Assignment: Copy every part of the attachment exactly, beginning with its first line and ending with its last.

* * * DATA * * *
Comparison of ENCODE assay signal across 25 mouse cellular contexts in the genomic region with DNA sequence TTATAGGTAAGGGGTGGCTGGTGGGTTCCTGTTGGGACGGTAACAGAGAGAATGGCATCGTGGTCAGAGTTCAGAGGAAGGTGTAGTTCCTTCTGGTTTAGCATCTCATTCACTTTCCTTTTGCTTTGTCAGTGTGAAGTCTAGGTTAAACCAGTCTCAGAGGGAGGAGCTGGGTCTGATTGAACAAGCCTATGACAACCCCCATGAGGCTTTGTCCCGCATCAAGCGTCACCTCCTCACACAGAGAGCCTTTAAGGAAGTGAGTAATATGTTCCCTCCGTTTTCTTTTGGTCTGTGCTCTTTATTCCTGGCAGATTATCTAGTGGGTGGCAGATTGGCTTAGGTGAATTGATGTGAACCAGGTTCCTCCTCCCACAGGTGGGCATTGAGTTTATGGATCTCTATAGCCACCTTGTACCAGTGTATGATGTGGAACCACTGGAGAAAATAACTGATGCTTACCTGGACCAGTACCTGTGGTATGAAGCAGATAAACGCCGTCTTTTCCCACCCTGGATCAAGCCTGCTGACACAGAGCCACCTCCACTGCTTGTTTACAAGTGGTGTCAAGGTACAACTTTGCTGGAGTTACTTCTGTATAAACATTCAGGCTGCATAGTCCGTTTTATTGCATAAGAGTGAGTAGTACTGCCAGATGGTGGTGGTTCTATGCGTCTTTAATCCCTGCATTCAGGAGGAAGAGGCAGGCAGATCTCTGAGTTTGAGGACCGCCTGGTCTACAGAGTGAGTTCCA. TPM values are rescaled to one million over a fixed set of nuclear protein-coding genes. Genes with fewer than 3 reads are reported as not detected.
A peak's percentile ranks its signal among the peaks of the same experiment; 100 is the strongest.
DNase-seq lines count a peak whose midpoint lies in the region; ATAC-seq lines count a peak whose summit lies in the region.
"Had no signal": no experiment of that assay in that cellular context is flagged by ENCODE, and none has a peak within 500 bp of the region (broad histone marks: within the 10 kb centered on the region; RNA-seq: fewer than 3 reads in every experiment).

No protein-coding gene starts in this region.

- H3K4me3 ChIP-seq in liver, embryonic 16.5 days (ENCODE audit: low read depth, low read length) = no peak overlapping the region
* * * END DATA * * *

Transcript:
Comparison of ENCODE assay signal across 25 mouse cellular contexts in the genomic region with DNA sequence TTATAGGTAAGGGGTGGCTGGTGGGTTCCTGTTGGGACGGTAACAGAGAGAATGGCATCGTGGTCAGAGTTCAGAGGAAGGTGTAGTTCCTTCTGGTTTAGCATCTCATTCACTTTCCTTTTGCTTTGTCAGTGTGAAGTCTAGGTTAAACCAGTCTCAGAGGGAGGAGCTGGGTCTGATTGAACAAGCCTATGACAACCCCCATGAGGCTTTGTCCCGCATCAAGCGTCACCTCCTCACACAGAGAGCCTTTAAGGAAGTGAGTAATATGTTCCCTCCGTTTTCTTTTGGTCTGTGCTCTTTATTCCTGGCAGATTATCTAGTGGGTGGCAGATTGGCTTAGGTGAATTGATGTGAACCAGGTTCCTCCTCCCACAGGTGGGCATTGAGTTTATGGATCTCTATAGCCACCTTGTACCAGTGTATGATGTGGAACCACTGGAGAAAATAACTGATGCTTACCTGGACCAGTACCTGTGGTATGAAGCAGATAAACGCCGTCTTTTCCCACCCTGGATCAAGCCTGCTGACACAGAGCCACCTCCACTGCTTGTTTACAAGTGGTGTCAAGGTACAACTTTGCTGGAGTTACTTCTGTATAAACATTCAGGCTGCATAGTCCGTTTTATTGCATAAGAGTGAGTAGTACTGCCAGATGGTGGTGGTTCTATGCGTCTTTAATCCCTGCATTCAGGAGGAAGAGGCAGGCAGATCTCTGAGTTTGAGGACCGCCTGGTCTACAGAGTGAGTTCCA. TPM values are rescaled to one million over a fixed set of nuclear protein-coding genes. Genes with fewer than 3 reads are reported as not detected.
A peak's percentile ranks its signal among the peaks of the same experiment; 100 is the strongest.
DNase-seq lines count a peak whose midpoint lies in the region; ATAC-seq lines count a peak whose summit lies in the region.
"Had no signal": no experiment of that assay in that cellular context is flagged by ENCODE, and none has a peak within 500 bp of the region (broad histone marks: within the 10 kb centered on the region; RNA-seq: fewer than 3 reads in every experiment).

No protein-coding gene starts in this region.

- H3K4me3 ChIP-seq in liver, embryonic 16.5 days (ENCODE audit: low read depth, low read length) = no peak overlapping the region